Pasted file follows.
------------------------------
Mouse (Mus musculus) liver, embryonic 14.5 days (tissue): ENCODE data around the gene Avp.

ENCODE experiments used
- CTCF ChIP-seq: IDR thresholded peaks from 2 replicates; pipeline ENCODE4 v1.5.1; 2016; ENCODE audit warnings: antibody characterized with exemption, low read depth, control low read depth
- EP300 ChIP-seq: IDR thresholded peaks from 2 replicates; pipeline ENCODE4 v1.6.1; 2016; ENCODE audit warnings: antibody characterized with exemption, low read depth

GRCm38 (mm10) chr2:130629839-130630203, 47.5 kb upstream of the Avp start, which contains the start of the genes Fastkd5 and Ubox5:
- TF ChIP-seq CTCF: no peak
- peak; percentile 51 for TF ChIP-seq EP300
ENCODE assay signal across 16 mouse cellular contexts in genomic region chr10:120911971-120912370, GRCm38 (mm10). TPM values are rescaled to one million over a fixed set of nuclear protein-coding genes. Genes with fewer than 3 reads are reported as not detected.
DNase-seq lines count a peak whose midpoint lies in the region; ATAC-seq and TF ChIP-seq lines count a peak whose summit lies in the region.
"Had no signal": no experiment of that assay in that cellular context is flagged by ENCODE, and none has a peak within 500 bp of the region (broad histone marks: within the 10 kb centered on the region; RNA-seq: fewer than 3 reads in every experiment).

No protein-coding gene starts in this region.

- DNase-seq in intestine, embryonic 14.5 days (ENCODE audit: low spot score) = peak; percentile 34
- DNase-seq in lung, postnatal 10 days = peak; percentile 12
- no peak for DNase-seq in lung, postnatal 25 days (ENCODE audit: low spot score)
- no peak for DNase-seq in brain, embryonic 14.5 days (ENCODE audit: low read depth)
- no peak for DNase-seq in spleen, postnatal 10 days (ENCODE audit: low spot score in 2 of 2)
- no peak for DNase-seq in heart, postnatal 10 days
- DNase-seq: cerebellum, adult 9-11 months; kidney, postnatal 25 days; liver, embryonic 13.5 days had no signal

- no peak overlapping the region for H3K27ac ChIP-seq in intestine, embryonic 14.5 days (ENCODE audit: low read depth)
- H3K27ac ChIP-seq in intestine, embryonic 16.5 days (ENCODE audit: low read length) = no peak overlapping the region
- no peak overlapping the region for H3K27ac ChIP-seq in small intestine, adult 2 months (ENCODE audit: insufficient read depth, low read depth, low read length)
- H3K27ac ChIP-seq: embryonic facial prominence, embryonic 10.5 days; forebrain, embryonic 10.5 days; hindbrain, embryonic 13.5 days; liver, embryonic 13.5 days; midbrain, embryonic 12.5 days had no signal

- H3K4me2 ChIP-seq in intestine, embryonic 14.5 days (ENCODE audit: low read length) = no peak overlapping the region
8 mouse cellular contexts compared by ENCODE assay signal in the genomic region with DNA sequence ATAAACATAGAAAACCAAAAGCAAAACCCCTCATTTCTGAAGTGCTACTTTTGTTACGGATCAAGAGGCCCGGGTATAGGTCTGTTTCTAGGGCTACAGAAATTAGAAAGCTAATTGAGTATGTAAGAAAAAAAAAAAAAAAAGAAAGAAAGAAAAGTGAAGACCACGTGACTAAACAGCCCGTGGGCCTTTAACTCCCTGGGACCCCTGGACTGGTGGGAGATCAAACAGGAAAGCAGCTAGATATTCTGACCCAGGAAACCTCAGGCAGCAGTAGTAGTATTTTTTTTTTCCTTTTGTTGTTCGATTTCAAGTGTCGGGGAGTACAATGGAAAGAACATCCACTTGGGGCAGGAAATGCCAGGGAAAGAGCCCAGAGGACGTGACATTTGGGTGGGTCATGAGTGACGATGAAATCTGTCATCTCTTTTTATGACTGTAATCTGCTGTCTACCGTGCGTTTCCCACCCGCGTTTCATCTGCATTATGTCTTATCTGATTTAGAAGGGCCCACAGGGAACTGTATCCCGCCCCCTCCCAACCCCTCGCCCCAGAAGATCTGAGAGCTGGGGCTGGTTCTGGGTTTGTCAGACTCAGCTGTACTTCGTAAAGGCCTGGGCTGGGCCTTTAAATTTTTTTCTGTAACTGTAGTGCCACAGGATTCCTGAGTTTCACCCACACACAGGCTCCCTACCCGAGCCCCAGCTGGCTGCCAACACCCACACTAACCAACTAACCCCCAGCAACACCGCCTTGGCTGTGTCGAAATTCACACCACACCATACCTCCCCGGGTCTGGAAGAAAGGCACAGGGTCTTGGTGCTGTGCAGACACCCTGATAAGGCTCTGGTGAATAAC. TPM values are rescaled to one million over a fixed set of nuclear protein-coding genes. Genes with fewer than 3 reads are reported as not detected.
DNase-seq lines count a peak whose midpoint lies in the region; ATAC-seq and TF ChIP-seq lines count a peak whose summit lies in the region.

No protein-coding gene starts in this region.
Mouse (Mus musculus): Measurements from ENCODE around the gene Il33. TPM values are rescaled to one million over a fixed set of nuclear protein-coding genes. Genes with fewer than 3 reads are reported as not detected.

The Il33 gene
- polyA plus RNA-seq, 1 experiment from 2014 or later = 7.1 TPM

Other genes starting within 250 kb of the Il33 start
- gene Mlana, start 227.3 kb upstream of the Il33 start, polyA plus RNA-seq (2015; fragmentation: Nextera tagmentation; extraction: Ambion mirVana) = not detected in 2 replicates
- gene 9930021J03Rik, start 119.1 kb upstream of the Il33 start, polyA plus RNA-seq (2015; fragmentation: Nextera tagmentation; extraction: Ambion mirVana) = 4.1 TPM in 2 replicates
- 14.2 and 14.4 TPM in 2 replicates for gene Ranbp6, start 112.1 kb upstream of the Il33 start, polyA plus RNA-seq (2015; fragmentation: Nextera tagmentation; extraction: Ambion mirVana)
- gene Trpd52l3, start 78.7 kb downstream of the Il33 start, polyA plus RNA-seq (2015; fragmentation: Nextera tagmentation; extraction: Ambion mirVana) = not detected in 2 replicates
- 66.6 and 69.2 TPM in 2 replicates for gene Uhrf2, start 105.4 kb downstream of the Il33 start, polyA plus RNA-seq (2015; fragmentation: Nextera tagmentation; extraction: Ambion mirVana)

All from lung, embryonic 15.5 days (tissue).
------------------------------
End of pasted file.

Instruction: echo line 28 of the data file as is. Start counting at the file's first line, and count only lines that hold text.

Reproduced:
The Il33 gene